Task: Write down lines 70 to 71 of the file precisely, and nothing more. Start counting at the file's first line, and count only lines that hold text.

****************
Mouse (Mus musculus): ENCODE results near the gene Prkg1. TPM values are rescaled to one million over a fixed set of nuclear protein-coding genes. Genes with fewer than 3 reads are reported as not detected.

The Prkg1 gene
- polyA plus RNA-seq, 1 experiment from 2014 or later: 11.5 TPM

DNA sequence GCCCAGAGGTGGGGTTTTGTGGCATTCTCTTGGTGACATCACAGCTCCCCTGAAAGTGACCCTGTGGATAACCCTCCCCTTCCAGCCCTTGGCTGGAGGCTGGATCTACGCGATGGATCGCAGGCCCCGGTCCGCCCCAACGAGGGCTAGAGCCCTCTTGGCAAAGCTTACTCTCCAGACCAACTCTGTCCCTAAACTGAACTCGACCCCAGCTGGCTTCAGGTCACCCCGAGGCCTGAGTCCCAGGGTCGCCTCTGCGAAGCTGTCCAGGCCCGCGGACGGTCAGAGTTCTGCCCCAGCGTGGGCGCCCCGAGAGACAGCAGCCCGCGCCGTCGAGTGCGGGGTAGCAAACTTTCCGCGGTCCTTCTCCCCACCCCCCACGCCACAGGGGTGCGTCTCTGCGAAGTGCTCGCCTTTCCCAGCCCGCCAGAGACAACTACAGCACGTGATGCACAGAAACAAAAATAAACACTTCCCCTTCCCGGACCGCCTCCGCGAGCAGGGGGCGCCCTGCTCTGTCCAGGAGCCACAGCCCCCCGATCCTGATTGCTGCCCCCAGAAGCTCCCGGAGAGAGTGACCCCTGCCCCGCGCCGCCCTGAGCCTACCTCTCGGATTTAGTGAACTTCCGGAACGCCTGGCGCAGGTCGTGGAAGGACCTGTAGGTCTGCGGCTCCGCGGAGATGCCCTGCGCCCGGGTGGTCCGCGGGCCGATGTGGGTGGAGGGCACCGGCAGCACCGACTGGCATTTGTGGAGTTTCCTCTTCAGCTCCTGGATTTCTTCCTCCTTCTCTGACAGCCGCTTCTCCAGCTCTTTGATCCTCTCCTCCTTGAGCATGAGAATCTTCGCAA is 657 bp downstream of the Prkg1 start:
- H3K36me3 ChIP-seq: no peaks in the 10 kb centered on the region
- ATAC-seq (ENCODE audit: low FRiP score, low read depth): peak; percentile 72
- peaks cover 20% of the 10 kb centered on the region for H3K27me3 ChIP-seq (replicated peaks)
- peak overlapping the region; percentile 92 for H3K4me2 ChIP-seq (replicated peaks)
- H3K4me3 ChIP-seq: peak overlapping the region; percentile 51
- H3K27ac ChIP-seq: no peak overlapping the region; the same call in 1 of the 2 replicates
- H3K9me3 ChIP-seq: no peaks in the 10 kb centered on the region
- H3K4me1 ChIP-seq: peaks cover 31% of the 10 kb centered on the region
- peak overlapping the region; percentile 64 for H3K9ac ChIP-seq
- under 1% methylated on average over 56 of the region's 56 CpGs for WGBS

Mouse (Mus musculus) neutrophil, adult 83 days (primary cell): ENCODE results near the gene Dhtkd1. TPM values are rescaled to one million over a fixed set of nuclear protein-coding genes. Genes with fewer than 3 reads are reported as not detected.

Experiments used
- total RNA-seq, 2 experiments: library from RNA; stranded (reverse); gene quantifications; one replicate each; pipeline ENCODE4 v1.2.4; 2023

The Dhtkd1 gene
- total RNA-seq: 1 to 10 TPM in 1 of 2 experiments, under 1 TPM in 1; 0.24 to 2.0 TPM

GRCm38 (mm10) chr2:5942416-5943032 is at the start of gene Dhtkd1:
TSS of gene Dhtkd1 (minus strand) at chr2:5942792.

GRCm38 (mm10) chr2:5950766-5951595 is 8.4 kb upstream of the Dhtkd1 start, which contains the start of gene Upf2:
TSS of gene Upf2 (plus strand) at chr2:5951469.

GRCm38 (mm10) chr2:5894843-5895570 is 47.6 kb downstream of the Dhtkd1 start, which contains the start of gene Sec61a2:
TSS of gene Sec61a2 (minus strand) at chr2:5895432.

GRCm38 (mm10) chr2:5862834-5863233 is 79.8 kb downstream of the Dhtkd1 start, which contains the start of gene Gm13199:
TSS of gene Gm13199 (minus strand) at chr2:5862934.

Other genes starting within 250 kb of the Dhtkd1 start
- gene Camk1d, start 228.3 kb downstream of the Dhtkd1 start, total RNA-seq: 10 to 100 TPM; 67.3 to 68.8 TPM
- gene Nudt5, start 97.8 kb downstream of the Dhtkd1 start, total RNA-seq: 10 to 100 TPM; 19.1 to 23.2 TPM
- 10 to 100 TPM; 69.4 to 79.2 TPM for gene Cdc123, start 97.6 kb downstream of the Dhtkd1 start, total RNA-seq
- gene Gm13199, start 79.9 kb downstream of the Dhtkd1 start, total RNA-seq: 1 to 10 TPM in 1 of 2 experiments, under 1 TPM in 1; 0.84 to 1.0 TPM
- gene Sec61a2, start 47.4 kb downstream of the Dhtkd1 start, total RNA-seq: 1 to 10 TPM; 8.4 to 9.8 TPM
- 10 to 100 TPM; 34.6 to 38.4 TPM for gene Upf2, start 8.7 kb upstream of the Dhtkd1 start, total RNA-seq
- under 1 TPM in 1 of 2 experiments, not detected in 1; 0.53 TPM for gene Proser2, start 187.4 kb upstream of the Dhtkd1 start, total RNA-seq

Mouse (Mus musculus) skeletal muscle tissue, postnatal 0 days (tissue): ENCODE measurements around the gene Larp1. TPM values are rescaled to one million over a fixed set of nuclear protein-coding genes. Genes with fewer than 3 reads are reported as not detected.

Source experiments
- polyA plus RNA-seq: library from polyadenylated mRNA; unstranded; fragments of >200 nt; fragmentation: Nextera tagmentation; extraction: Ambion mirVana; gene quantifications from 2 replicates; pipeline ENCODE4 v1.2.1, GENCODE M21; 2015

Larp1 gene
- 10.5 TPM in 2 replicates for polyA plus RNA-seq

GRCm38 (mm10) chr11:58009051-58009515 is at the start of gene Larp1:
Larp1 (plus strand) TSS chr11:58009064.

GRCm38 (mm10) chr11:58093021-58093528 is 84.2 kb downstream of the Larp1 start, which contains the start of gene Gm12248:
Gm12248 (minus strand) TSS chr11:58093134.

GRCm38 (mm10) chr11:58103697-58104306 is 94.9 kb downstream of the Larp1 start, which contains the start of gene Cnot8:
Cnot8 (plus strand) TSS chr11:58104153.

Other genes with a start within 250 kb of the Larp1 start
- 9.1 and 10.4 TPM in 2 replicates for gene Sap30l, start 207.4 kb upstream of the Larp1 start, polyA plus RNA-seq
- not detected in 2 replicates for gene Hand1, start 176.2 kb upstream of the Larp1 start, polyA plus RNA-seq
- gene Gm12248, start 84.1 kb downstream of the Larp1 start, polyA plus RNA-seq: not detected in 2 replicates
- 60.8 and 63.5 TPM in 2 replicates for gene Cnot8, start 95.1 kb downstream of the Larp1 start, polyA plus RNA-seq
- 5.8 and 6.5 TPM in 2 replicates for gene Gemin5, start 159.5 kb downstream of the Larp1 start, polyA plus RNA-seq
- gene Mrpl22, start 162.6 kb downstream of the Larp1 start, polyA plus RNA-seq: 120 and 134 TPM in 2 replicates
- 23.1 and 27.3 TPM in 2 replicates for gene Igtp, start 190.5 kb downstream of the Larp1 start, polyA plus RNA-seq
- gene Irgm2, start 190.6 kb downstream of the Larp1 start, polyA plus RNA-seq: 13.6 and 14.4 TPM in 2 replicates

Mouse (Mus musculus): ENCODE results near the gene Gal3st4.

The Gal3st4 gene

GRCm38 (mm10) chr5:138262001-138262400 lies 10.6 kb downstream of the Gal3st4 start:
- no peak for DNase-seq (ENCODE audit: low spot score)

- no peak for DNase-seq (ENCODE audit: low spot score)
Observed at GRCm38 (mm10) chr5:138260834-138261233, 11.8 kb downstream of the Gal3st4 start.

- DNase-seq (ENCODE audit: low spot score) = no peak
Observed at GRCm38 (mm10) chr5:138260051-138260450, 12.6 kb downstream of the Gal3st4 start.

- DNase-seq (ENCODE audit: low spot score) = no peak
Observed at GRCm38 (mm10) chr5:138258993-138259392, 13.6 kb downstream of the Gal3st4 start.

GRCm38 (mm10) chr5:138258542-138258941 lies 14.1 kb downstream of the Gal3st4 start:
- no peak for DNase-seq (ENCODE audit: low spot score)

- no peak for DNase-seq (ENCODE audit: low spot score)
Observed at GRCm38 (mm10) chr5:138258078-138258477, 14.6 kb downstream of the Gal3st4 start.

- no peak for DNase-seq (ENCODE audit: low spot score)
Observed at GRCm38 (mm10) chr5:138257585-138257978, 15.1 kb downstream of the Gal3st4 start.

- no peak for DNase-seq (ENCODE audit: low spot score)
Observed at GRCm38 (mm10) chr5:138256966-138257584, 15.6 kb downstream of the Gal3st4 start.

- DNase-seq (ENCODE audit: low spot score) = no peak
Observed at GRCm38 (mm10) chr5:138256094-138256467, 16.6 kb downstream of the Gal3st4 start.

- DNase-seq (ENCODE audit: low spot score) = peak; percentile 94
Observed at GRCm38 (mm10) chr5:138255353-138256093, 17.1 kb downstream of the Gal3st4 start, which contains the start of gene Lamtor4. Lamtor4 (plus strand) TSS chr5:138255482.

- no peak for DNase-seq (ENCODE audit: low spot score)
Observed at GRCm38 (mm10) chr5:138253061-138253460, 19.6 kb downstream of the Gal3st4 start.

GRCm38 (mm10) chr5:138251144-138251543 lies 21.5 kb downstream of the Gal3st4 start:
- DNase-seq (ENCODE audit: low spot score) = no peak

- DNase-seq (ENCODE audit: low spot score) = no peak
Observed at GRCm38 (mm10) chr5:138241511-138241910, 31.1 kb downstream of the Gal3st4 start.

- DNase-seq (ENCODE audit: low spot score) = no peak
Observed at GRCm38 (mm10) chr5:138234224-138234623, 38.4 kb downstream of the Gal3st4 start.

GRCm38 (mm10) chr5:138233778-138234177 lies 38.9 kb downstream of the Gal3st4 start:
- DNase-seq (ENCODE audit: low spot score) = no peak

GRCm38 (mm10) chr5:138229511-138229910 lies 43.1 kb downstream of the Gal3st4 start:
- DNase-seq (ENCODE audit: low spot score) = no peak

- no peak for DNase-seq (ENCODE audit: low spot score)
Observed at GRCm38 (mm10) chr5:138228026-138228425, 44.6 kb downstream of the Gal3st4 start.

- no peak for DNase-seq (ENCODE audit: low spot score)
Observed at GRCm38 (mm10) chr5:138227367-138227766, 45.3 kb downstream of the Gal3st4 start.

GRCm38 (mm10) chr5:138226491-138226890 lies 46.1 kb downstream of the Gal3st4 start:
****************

- no peak for DNase-seq (ENCODE audit: low spot score)
Observed at GRCm38 (mm10) chr5:138257585-138257978, 15.1 kb downstream of the Gal3st4 start.